Bill Shorten loses 2019 election ANU study election
Bill Shorten concedes defeat. (Image: AAP/Lukas Coch)

You’ve got to hand it to Labor. The party whose leaders do concession speeches so well that you sometime suspect it is the true destination of the campaign has reflected on its 2019 effort and produced a review of that ghastly, disorganised, leaderless event that is — in argument, layout and presentation — a masterpiece of concision, directness and style.

There is something near-pathological about this: the crisp executive summary, the subheadings, the FAQs, the ice-blue colour of the headers font (how much time was spent choosing that, I wonder) all dedicated to a story that should make you angry enough if you merely voted for Labor, and incandescent with rage if you actually campaigned for them.

This review confirms everything one suspected — and either held one’s tongue over or expressed circumspectly — during those weeks, as Bill Shorten was pictured day after day giving a speech at a lectern like an undertaker recording his own video eulogy. Meanwhile Scomo shot down a Wet’n’Wild waterslide with an actual Weber barbecue, cooking snags as he went, singing the clean version of “Khe Sanh”. Or so it seemed.

To be fair, the review is as unsparing as Alcoholics Anonymous’ “full inventory of our failings” demands: Labor lost “because of a weak campaign that never found direction, a cluttered policy agenda, and an unpopular leader”. Ouch.

Bad times, but behind the scenes it was worse. Some of the revelations are extraordinary. As this writer noted repeatedly over past years, Shorten’s tendency to surround himself with cronies would put him in a situation where effective leadership was impossible. This came to pass exactly so. Here’s about half of the review’s key findings in two paragraphs:

Dear God, how is that level of disorganisation possible? Such chaos almost requires organisation and planning. And of course it has it: the party as a whole has simply taken on the form dictated by the collapse into microfactions which gave Shorten his path to power. Interlocking informal groups somehow move forward, their personnel chosen for loyalty and fealty rather than talent or application.

From that utterly unforgivable lack of basic organisation much of the rest followed, at least at a responsive, campaign level: absence of a simple narrative; failure to adjust to the change from Turnbull to Morrison; failure to attack the government’s failings hard enough; archaic imagery (the “top end of town”) unconvincing for a centre-left party. And on and on.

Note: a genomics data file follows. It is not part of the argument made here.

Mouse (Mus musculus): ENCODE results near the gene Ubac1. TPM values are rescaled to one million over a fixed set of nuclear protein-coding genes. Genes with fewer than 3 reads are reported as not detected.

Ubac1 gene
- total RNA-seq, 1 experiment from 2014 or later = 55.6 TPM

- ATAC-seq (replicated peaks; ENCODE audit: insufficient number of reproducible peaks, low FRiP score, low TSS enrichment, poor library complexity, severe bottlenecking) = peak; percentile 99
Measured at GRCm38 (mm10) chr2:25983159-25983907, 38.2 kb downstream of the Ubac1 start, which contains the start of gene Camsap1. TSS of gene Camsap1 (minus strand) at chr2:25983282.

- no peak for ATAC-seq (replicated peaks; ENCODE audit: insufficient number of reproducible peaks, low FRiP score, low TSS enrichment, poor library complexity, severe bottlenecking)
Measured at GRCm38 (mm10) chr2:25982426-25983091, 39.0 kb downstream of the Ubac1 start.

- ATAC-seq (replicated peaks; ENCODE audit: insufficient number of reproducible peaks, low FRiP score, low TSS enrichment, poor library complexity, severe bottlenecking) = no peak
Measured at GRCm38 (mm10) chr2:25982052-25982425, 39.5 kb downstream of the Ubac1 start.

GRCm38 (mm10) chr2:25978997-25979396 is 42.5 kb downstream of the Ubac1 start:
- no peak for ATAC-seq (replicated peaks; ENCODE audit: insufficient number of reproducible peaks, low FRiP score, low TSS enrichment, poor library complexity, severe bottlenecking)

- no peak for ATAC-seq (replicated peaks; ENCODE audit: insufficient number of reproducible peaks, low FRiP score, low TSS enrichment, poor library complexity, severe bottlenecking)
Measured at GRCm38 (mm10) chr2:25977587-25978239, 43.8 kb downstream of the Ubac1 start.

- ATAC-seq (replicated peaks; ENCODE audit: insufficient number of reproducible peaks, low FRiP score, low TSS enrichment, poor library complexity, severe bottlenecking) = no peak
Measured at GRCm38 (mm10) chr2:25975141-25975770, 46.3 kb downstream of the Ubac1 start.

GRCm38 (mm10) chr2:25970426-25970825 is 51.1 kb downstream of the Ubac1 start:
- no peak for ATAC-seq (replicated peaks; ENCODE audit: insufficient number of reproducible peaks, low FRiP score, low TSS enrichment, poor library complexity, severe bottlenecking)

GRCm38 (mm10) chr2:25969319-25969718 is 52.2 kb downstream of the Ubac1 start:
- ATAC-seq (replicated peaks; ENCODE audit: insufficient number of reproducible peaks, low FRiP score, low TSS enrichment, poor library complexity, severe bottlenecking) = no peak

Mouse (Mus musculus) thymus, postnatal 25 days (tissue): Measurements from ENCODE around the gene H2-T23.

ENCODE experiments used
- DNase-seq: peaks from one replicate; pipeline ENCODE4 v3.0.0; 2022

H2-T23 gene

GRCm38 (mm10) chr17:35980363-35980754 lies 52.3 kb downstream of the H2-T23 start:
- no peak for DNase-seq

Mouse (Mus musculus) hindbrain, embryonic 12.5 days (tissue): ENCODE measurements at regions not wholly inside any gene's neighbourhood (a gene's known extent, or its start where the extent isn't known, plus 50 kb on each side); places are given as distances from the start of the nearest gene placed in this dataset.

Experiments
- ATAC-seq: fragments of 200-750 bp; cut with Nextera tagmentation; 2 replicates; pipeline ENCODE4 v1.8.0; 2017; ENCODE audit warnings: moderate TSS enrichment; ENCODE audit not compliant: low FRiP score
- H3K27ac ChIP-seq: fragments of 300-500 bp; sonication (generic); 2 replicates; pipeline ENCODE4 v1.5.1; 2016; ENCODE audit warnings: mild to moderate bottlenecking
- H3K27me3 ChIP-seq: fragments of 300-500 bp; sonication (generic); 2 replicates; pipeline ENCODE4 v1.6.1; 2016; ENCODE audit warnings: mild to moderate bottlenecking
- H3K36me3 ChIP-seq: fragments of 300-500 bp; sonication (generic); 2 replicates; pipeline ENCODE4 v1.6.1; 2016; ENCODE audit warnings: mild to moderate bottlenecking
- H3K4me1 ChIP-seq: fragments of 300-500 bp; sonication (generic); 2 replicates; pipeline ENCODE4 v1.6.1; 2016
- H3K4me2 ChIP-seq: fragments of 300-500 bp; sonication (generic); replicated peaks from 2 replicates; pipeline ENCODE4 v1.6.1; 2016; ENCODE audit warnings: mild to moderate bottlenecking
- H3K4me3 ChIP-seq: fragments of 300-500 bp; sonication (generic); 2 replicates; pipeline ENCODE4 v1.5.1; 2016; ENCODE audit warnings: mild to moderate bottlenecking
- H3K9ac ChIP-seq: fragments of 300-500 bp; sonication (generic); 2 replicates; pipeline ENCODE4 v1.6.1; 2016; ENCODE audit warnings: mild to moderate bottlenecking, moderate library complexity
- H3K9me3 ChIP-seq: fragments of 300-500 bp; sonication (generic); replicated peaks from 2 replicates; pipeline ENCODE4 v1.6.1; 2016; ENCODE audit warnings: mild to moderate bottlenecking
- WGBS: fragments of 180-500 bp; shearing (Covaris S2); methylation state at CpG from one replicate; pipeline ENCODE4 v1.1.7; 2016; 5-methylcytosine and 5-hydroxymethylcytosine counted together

The review is honest enough to describe Shorten as an unpopular leader, but it ducks the fact that he should be blamed for not arresting organisational failure, nor acknowledge that by the end of the campaign he was not merely unpopular, but hated. People didn’t dislike Shorten at the start of the campaign, simply because they didn’t know him yet. The deadened style of his campaigning communicated not gravitas but presumption that the job was already his.

Beyond that, it’s the stuff everyone’s been talking about: Queensland, Adani, the UAP blitz, the declining primary among all but university graduates. Yet here the review wanders away from proximate causes of defeat, to the wider questions of its base and core purpose. Here it tries to do far too much — a social analysis of sorts that can never escape the marketing framework — and consequently decomposes into a set of imperatives as disconnected as the failed policy suite the review is supposed to be examining. Labor must retain its progressivism but appeal to the outer suburbs; it must stand for liberal rights, but reconnect to Christians, etc.

Thus, what looks courageous is actually still ducking the real challenge: that the progressive-mainstream split is not merely a division between two sets of ideas which must be synthesised — not wiggled a bit left. a bit right like a grab-the-furry-toy arcade game — but also runs neatly between the party elite and its voting base. Solving that  (more of which we’ll look at later) will take more than a handsomely produced report.

But my it is beautiful. Labor do it so well, failure.

Next week: How does Labor solve its problems?